The worldwide pandemic was unpredictable, but its ensuing economic crisis in Maine and across the country was not.

In the spring of 2019, the Federal Reserve released a study that should have raised alarms: Nearly 40 percent of Americans did not have enough savings to cover an unexpected expense of just $400. With a booming economy and record-low unemployment, it was easier to characterize this as a problem for those households to figure out – they should save more or get a better-paying job – than the systemic problem it really was.

That report should have prompted several urgent questions: Why are so few households able to put money away? What inequities are leading to disproportionately low incomes and savings for people of color? What barriers keep low-wage workers from accessing better opportunities? And, most importantly, what are the changes we need to make in financial, government and other systems to improve results?

With loss of jobs and income, the pandemic has cost millions of Americans – and tens of thousands of Mainers – much more than $400 of unexpected expenses. While some have had the savings and assets needed to weather the pandemic’s financial fallout, others have been absolutely devastated. Their financial situation is even more fragile than before, slowing our overall economic recovery and leaving it more vulnerable to future threats.

Regardless of how you feel about the $1.9 trillion American Rescue Plan and its broad scope, the package offers many different lifelines for families and the economy. One piece in particular stands out as a way to help us recover from this current storm and better prepare us for the next – Child Tax Credits.

Aside from the needs of this moment, the scourge of child poverty is one that must be addressed. Children remain the poorest age group in America. In 2019, 14.4 percent of kids under age 18 in this country – 10.46 million children – were living in poverty. (In Maine, our child poverty rate statewide is almost 14 percent, but it varies highly by county, with Washington County at nearly 27 percent.) Research shows that children who experience poverty are at greater risk of chronic illnesses, a shortened life expectancy and drastically fewer opportunities.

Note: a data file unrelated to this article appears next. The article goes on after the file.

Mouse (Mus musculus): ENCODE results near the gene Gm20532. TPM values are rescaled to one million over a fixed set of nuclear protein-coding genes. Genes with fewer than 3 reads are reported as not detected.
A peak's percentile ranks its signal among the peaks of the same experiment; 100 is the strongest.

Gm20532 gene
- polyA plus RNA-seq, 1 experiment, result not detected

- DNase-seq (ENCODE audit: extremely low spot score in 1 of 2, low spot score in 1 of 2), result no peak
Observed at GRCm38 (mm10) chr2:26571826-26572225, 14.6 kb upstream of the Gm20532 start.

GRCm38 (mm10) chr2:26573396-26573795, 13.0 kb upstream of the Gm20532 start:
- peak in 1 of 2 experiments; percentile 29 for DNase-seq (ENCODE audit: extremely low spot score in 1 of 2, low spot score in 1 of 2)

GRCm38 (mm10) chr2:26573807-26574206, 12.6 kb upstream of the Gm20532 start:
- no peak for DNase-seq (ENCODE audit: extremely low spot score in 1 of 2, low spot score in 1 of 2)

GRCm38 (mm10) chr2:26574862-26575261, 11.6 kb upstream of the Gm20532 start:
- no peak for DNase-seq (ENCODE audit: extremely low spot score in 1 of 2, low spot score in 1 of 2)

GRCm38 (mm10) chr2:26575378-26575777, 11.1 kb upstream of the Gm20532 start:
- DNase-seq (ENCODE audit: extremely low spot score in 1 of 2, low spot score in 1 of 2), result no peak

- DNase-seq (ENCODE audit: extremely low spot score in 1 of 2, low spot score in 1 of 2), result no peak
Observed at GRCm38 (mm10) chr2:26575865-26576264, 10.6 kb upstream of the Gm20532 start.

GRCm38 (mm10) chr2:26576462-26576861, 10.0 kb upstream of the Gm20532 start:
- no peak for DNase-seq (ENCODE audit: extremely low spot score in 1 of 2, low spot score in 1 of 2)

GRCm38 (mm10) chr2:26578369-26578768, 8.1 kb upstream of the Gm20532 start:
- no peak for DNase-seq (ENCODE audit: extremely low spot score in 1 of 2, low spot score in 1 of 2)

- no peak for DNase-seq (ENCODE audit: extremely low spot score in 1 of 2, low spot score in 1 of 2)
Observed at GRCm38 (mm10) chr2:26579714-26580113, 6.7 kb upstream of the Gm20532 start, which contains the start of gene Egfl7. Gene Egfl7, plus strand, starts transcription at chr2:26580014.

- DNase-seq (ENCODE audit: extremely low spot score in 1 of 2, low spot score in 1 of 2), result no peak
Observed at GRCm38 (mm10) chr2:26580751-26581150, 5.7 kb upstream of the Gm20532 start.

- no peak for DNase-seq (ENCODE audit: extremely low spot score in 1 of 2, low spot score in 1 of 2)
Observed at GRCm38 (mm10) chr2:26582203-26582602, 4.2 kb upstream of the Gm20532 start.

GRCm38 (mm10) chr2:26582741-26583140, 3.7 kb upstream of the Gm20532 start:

In greatly increasing the eligibility for and amount of Child Tax Credits, the stimulus is estimated to cut child poverty in half over the next year. While that’s an incredible feat, it has the potential to create an even longer lasting impact. Whether or not the expanded credits are made permanent, they represent the best opportunity in decades to help parents and families create financial stability and overcome barriers on the steep path out of poverty – if we can multiply their impact by tapping into policies and practices that help families turn short-term gains into long-term success.

In Maine, there are many powerful examples of families moving from poverty to economic stability by receiving targeted supports to build savings and invest in their futures. For instance, New Ventures Maine partners with free tax prep sites to ensure families can access their federal Earned Income Tax Credit, while capitalizing on those benefits with matched savings accounts, financial literacy classes and even business-planning support. In Bangor, the local housing authority and partners have built on a federal Housing and Urban Development program to help families achieve employment and education goals while offering them opportunities to save money through interest-bearing escrow accounts. Families who start the program with little income are now leaving public housing, because their increased incomes and savings have allowed them to make down payments on their own homes.

These examples offer a glimpse of what is possible when government policies and private partners work in concert to address a family’s comprehensive needs. The latest tax credit expansions offer an incredible opportunity to turn an emergency lifeline into a ladder out of poverty. Many of the resources needed already exist but aren’t coordinated. We can change that. Some policies may need to come into better alignment. We can do that. When it comes to making a dent in child poverty and putting millions of Americans on better financial footing, the opportunity before us is undeniable. Taking advantage of it will leave us much better off for when the next storm comes


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